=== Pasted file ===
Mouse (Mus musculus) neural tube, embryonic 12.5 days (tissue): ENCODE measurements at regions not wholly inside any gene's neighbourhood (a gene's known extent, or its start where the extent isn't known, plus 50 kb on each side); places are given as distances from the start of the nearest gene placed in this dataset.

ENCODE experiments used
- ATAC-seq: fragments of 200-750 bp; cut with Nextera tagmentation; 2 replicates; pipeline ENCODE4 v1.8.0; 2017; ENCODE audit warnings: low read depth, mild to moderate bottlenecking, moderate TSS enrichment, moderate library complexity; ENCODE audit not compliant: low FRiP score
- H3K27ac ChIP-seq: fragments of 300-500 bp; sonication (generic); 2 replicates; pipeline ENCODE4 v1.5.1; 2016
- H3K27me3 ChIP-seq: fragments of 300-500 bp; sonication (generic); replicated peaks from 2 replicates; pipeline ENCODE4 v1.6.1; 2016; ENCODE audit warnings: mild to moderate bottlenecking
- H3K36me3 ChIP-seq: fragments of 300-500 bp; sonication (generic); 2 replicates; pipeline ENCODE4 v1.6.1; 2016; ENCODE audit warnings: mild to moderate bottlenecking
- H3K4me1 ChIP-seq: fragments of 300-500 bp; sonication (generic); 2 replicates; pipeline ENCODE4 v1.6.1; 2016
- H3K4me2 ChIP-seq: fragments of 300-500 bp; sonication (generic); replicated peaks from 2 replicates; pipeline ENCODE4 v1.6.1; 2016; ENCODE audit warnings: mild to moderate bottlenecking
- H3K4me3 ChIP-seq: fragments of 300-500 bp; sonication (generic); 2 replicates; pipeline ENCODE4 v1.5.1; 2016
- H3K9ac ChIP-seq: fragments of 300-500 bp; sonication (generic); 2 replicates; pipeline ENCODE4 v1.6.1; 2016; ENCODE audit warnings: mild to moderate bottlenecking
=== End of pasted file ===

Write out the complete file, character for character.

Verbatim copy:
Mouse (Mus musculus) neural tube, embryonic 12.5 days (tissue): ENCODE measurements at regions not wholly inside any gene's neighbourhood (a gene's known extent, or its start where the extent isn't known, plus 50 kb on each side); places are given as distances from the start of the nearest gene placed in this dataset.

ENCODE experiments used
- ATAC-seq: fragments of 200-750 bp; cut with Nextera tagmentation; 2 replicates; pipeline ENCODE4 v1.8.0; 2017; ENCODE audit warnings: low read depth, mild to moderate bottlenecking, moderate TSS enrichment, moderate library complexity; ENCODE audit not compliant: low FRiP score
- H3K27ac ChIP-seq: fragments of 300-500 bp; sonication (generic); 2 replicates; pipeline ENCODE4 v1.5.1; 2016
- H3K27me3 ChIP-seq: fragments of 300-500 bp; sonication (generic); replicated peaks from 2 replicates; pipeline ENCODE4 v1.6.1; 2016; ENCODE audit warnings: mild to moderate bottlenecking
- H3K36me3 ChIP-seq: fragments of 300-500 bp; sonication (generic); 2 replicates; pipeline ENCODE4 v1.6.1; 2016; ENCODE audit warnings: mild to moderate bottlenecking
- H3K4me1 ChIP-seq: fragments of 300-500 bp; sonication (generic); 2 replicates; pipeline ENCODE4 v1.6.1; 2016
- H3K4me2 ChIP-seq: fragments of 300-500 bp; sonication (generic); replicated peaks from 2 replicates; pipeline ENCODE4 v1.6.1; 2016; ENCODE audit warnings: mild to moderate bottlenecking
- H3K4me3 ChIP-seq: fragments of 300-500 bp; sonication (generic); 2 replicates; pipeline ENCODE4 v1.5.1; 2016
- H3K9ac ChIP-seq: fragments of 300-500 bp; sonication (generic); 2 replicates; pipeline ENCODE4 v1.6.1; 2016; ENCODE audit warnings: mild to moderate bottlenecking